Sena, Jenny's assistant, escorts me to Nasea, a typical village set among mangroves on this distant shore, where a two-year-old teaches me a final, humbling lesson about this emerging nation. Kicking off my flip-flops to enter a modest concrete-block house, I'm invited to sit on the only chair and watch two grandmothers weave kuta mats. Outside, a child is wailing, but I'm not really paying attention. More women and children gather on the veranda, so we modestly sit cross-legged in our sulus and chat up a storm. My Fijian is limited to bula (hello) and vinaka (thank you), but the genuine welcome reminds me that polite hospitality is not exclusive to parts of the world with air-conditioning and crocheted doilies.
We all rise to follow another weaver, who wades into a stream to harvest an armful of green reeds. The crying starts again, and I begin to wonder what is wrong with whoever is bawling in the background. Finally, after thanking the village elders for a gracious morning, my growing entourage crosses the common lawn. Standing in front of one shack is a barefoot little girl named Laite. When I wave, her eyes go wide and she breaks into another howl, running full tilt in the other direction. Everyone in the village roars with laughter. As the ignorant outsider, I have no idea why this so funny. Then Sena tells me: "She has never seen a white person."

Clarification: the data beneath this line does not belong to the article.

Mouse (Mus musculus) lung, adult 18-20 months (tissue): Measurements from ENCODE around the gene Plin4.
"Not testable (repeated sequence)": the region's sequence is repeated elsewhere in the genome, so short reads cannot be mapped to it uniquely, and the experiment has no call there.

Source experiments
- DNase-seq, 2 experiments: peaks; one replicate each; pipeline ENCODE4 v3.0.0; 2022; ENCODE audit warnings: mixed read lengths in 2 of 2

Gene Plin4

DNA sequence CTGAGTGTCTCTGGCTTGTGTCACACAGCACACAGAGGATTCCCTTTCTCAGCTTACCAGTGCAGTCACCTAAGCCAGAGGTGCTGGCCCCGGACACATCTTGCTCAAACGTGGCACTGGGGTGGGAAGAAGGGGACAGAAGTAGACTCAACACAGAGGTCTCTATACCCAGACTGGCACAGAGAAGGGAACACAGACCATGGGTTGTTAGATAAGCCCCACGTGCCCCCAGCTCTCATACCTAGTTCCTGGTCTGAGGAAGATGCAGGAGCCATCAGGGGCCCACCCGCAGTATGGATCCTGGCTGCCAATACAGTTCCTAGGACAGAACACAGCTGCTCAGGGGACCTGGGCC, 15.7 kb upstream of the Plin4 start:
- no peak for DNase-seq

Rare air indeed.
Shane Mitchell is a T+L contributing editor.